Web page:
Diversity, equity and inclusion policies have become the norm at many companies. As some notable corporate leaders reject the approach, is a DEI backlash brewing?
Elon Musk used his social media platform X, formerly Twitter, on 3 January to tell his 168 million followers that diversity, equity and inclusion (DEI) was “just another word for racism”. Musk added his comments in a retweet of American hedge-fund manager Bill Ackman, who had posted a long criticism of DEI policies, following his successful calls for the resignation of Claudine Gay, Harvard University’s first black and female president.
In the same week, Chip Wilson, founder of activewear brand Lululemon, made headlines in a Forbes profile when he spoke out about the “whole diversity and inclusion thing”. The former CEO (Wilson left the company in 2013 but still remains a major shareholder), criticised Lululemon for wanting to be “everything to everybody”, and called the brand’s inclusive advertising imagery “unhealthy”, “sickly” and “not inspirational”.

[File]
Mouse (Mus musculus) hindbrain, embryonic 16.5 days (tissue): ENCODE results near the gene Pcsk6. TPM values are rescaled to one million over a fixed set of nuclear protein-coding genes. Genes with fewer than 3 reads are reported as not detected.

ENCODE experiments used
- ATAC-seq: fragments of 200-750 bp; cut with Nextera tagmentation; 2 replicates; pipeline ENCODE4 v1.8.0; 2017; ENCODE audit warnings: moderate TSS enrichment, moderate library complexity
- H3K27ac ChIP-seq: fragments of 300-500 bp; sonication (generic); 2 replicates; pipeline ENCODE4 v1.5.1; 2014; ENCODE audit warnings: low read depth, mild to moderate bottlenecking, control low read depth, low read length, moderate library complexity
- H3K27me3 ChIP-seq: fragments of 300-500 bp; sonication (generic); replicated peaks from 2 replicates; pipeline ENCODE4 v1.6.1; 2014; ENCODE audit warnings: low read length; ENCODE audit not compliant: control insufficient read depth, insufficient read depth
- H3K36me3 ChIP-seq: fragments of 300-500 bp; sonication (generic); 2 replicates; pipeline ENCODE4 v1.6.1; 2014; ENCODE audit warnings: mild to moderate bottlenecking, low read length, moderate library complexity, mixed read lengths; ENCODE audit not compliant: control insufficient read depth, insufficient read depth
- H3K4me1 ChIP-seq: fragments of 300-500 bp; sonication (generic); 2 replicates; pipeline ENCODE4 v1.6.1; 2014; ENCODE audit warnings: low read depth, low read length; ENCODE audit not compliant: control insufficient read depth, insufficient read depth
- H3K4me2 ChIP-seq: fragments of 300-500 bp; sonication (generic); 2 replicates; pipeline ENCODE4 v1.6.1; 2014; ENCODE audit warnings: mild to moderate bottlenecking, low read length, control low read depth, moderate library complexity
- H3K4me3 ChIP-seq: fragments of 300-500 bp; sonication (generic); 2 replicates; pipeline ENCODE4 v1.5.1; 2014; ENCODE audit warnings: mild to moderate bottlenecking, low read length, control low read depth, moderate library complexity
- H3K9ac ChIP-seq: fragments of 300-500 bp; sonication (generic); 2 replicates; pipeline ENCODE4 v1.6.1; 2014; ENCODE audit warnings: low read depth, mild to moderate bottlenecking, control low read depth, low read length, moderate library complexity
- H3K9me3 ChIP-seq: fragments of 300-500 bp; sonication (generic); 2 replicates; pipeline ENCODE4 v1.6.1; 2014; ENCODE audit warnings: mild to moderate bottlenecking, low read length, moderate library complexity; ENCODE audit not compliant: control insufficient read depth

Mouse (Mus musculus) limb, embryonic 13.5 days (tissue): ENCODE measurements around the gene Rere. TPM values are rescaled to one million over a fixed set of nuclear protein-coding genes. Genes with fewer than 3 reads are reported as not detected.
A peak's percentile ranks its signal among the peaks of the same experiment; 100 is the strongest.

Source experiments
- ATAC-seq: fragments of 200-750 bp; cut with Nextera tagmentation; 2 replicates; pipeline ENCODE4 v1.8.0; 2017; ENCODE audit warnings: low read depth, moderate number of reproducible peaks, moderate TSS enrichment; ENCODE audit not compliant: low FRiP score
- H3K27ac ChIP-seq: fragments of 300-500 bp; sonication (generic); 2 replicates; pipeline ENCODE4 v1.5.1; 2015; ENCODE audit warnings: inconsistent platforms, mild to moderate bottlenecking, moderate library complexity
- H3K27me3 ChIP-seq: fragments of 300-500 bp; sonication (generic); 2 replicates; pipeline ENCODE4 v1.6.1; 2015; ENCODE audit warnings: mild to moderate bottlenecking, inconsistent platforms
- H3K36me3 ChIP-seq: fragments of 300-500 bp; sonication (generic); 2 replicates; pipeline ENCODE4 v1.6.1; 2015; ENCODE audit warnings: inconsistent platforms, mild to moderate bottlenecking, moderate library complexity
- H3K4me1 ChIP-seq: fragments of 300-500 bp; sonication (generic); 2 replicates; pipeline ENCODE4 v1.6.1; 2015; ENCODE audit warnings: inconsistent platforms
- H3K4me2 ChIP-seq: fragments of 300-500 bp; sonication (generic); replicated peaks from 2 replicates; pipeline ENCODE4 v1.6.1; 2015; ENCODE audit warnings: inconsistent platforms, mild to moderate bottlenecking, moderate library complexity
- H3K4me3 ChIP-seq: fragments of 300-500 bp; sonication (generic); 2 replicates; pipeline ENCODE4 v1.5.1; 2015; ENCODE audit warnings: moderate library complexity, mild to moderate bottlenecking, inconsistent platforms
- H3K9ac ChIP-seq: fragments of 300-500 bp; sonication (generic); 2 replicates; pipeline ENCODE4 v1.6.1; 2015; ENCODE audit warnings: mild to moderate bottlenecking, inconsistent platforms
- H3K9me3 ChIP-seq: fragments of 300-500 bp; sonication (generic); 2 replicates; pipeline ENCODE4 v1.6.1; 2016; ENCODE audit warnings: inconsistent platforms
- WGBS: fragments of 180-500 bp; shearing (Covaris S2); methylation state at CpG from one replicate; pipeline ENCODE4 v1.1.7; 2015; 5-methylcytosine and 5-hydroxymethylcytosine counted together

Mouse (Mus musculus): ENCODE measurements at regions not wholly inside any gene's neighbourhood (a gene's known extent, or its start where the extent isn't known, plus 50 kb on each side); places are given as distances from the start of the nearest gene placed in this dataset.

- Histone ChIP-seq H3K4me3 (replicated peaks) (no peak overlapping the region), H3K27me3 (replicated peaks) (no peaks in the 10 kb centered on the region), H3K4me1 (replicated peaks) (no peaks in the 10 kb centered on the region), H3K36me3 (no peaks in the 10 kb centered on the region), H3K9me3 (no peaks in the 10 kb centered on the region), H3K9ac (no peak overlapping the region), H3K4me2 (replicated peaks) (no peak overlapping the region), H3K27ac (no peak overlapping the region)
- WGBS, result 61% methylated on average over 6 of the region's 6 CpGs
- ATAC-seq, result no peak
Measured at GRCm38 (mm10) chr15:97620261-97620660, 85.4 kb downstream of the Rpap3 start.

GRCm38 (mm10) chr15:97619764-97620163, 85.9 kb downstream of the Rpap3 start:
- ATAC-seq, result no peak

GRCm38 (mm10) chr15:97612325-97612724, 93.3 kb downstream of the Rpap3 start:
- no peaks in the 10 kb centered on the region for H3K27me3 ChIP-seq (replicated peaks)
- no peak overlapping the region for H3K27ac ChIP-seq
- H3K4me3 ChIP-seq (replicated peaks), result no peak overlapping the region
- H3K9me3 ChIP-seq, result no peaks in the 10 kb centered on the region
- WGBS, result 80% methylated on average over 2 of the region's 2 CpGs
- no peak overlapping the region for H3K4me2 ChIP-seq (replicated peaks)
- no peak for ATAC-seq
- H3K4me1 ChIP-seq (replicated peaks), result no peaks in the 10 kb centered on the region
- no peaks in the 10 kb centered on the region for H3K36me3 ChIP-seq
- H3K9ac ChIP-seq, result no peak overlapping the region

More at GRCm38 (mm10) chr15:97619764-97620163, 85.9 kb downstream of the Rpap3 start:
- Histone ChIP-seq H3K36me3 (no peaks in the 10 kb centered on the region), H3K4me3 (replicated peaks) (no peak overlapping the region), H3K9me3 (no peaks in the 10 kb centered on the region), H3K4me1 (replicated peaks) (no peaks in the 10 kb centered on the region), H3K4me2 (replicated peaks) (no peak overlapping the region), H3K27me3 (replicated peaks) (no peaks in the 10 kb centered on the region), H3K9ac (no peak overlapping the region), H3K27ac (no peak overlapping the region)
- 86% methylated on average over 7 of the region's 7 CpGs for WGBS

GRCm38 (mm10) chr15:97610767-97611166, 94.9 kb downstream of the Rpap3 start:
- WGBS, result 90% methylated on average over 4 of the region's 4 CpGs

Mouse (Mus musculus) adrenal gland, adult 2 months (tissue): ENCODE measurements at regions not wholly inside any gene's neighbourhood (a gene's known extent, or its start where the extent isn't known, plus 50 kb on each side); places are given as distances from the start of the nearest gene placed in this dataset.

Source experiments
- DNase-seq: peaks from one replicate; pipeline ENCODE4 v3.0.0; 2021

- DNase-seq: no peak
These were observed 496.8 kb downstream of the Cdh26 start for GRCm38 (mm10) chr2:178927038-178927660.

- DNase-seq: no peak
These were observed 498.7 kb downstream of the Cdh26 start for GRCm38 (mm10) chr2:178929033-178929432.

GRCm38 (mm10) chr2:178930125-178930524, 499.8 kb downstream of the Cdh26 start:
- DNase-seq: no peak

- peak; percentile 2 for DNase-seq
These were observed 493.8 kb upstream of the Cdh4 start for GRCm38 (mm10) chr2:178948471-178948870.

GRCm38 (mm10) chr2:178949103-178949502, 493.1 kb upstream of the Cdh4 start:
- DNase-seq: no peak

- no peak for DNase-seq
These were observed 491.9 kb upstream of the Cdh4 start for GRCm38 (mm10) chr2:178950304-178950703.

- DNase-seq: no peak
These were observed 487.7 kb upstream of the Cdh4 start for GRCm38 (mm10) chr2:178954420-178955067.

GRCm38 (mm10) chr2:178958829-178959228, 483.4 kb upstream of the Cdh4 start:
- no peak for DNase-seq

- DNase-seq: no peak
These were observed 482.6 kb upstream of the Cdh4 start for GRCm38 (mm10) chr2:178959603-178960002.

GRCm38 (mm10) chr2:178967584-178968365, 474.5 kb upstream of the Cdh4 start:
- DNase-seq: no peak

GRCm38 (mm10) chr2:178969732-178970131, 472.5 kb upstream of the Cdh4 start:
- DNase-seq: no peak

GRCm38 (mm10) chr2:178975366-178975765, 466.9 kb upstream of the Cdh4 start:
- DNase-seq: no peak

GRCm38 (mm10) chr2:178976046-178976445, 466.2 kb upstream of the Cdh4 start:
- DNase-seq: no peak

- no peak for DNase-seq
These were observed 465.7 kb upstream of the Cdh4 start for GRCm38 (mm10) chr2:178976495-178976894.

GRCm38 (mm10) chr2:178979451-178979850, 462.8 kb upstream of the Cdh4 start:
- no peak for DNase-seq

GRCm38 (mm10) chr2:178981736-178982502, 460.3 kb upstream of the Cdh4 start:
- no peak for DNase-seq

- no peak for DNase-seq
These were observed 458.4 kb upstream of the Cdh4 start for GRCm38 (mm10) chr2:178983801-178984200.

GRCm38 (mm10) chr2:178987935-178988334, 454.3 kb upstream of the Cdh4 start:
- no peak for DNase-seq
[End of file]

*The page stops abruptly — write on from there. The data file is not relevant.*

For the past several decades, corporate DEI policies have become an increasing priority, embraced by leaders of major businesses. Katleen De Stobbeleir, professor of leadership at Vlerick Business School, Belgium, says DEI has been a prominent theme since the 1960s, but the focus has amplified in the past decade. “It used to be a ‘nice to have’, and something for the more advanced companies. But today it has become a qualifying minimum and a topic that has received more attention from the C-suite.”
Yet some of the same kinds of high-profile leaders who embraced the inclusive policies are now publicly critical of them.
Sankalp Chaturvedi, professor of organisational behaviour and leadership, and associate dean of equity, diversity and inclusion at London’s Imperial College Business School, says extensive research has shown “when gender, ethnicity or any form of the diversity are on the table, quality of discussions and decision-making is better, creativity is improved and the performance of the organisation and its culture is stronger”.
Yet despite this, these programmes are increasingly landing in corporate crosshairs.
Chaturvedi says the current public pushback is